This year- Day one hundred and ninety four. (Leap Year and hand pain)
My hands hurt. When I worked at Rockstar and I was on a computer or on a video game and the tiny keyboard all day (for 12+ hours) this would happen. I would go to the kitchen and get a soda out of the fridge just to hold in my hands for a while to make them feel a little bit better.
I have not been using my hands constantly lately though... what the heck? And today I was out and about a bunch and not even on the computer for that long. I don't know what's causing it but just typing this is killing me. Just sitting in the cab with Hallie on the way home they were throbbing and I don't know why. It was distracting.
Instead I will share with you the review of "Leap Year" written by A.O. Scott in the NY Times. I LOVE IT.
Ireland in February, With Romance in the Air, Manure on the Ground
A few weeks ago I resolved, in the spirit of the season, to adopt a more positive outlook in the new year. In particular I vowed to break the habit of seizing on every bad movie as a sign that civilization was collapsing. There is already so much doomsaying and apocalypse mongering going around. Why add to it?
Then I saw “Leap Year.” The worst movie of 2010? Well, yes, but since it was, at the time, the only movie I’d seen in 2010, that isn’t really the point. And, in truth, there have been worse in recent months: “Did You Hear About the Morgans?,” for example, as potent an inducement to general cultural despair as anyone could ever want. Others just as bad are sure to follow.
What makes “Leap Year” so singularly dispiriting is precisely that it is bad without distinction — so witless, charmless and unimaginative that it can be described as a movie only in a strictly technical sense. And what is disconcerting about this sorry state of affairs is that the director, Anand Tucker, is hardly a hack, having done good and varied work in “Shopgirl,” “When Did You Last See Your Father?” and his portion of the soon-to-be-released “Red Riding” trilogy. The stars too — Amy Adams and Matthew Goode — have plenty of talent and appeal.
“Leap Year,” written by Deborah Kaplan and Harry Elfont (“Josie and the Pussycats,” “A Very Brady Sequel”), does not fail to make use of these performers’ gifts. It doesn’t even try. Ms. Adams, who is never less than adorable (even if, after “Junebug,” she has rarely bothered to be more), plays Anna, a generic young American city dweller tossed into a life-changing wallow through the old sod of Ireland.
She arrives there to propose to her longtime boyfriend (Adam Scott), whose heeliness is signaled by his workaholic attachment to his BlackBerry and by the fact that he gives Anna diamond earrings instead of the engagement ring she had been expecting. The cad! Also, his name is Jeremy, and the laws of Hollywood dictate that no romantic comedy heroine will ever wed a high-achieving Jeremy when, let’s say, a scruffy Declan is available.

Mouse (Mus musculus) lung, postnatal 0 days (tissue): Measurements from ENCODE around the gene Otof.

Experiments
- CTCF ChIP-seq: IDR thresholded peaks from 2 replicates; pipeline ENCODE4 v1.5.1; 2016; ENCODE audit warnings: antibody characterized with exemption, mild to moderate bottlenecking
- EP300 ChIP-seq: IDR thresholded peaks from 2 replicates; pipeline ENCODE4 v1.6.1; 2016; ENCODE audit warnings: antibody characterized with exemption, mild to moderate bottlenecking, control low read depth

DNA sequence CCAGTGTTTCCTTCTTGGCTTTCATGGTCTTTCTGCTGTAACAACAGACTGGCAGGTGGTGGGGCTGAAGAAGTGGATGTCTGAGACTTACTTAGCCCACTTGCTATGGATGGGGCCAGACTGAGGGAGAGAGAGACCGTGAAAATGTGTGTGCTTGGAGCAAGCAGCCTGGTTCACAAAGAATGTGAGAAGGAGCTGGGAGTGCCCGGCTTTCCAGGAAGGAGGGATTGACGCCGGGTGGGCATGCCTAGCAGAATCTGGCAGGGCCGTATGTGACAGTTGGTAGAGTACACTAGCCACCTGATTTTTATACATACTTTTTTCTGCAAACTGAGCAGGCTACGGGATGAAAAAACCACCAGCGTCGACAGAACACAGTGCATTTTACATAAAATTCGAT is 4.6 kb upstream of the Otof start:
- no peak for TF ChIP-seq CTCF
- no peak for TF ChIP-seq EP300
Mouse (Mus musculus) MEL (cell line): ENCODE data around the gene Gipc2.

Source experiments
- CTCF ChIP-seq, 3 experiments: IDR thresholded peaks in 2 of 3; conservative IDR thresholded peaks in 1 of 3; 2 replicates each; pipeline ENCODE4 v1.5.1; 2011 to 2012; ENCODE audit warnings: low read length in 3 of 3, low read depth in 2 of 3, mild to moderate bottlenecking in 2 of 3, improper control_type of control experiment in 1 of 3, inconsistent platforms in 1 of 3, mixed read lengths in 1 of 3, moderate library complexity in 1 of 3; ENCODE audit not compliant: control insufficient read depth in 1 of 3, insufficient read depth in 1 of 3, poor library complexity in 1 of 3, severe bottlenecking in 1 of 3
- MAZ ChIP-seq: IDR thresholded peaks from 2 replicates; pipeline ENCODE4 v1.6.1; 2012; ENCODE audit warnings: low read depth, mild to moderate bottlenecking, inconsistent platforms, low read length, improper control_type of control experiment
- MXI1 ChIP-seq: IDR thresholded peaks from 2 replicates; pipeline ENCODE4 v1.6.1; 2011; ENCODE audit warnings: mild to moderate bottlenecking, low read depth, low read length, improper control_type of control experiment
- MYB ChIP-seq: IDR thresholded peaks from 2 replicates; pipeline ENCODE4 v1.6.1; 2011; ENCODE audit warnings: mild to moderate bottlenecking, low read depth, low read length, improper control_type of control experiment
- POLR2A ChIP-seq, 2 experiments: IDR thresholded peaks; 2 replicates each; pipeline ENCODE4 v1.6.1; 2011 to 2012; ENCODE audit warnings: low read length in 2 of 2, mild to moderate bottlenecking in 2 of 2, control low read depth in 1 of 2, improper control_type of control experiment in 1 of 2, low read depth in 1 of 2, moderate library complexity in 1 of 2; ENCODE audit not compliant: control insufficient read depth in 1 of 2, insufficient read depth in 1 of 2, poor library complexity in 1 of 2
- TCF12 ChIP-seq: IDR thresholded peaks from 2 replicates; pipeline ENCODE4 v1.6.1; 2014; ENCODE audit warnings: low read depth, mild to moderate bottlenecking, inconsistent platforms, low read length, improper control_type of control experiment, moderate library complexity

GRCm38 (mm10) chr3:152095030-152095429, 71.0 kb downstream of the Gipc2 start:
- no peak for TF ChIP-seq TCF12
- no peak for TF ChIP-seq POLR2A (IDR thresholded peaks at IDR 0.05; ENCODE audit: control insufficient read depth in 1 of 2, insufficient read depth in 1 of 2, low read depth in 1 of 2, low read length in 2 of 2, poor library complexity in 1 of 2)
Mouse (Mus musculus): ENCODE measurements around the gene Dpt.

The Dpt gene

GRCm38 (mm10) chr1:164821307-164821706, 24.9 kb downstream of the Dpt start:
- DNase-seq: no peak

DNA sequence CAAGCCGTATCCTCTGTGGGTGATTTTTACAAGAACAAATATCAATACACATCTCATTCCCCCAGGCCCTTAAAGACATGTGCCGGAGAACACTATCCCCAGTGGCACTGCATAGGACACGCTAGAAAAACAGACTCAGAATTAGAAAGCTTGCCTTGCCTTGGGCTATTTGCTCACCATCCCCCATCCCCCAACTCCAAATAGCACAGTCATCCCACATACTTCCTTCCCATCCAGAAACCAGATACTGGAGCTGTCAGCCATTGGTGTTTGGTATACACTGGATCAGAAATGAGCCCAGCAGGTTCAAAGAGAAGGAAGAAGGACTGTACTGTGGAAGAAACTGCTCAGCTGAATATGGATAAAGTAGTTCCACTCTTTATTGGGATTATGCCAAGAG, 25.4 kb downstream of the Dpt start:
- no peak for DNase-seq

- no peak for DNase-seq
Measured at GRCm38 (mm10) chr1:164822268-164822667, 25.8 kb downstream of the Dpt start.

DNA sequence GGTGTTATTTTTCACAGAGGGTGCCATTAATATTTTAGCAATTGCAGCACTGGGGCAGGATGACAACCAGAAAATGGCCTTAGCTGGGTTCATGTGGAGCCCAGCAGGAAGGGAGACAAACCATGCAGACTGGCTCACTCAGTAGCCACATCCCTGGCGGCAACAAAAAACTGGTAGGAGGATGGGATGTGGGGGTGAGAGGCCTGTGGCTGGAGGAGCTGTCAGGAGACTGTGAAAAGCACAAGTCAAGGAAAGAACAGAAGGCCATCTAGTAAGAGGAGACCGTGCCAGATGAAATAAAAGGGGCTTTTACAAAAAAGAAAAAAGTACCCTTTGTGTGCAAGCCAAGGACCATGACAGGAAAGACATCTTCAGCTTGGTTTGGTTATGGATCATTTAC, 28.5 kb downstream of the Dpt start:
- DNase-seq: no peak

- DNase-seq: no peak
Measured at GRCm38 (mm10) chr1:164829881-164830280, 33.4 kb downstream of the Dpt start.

Learning that every four years in Ireland, on the 29th of February, a woman may propose marriage to a man — imagine! — Anna follows Jeremy to that country, where he has conveniently gone for a medical conference. Blown off course by weather and transit problems, she lands in the company of the aforesaid Declan, hirsutely and monosyllabically played by the handsome Mr. Goode, who seems eager to show off his gruff manliness but unsure of just how to go about it.
His solution — or rather, that offered by the filmmakers — is to insult, ignore and mock his co-star until a decent interval passes and he can fall in love with her. Ms. Adams, meanwhile, is subjected to a series of humiliations that quickly come to seem arbitrary and cruel. Anna may be a privileged North American career gal, but Ms. Adams, with her soft features and trembling overbite, is not cut out to play the steely, entitled princess who might deserve the rustic comeuppance that Anna receives. Deserving or not, she is subjected to mud, rain, hail, cow manure, vomit and other indignities.
No effort is made to provide either Anna or Declan with coherent personalities, or even interesting foibles. We know that she is an obsessive planner who leaves nothing to chance, but then again she seems to have crossed the ocean with a pair of expensive and impractical high-heeled shoes as her only footwear. The reasons for this are obvious enough: The shoes complement the tight skirts that Ms. Adams also wears in bad weather and hostile terrain, and also sink comically into muck, sand and other nasty stuff.
As for Declan, he mopes and sneers and calls her an “eedjit” until she can resist his charms no longer. Their initial antagonism might be promising — hostility is often the catalyst for romantic-comedy bliss — if either one did or said anything funny, clever, provocative or even slightly memorable. Instead there are exchanges like the following, on the subject of the supposed tradition that gives this movie its title.
Declan: It’s a load of poo.
Anna: No it isn’t. It’s romantic.
Much as one hates to contradict a lady, the gentleman has a point.
“Leap Year” is rated PG (Parental guidance suggested). No sex. No jokes. No serious swearing. No violence. Nothing.
Opens on Friday nationwide.
Hahahahahaah. My favorite line of the review is "so witless, charmless and unimaginative that it can be described as a movie only in a strictly technical sense." Kelly Lynn asked when the ads first started running if there was any point in seeing this movie since the ad campaigns tell you who she picks (basically). What the heck conspired to make this movie happen? Time to go ice my hands and think about that.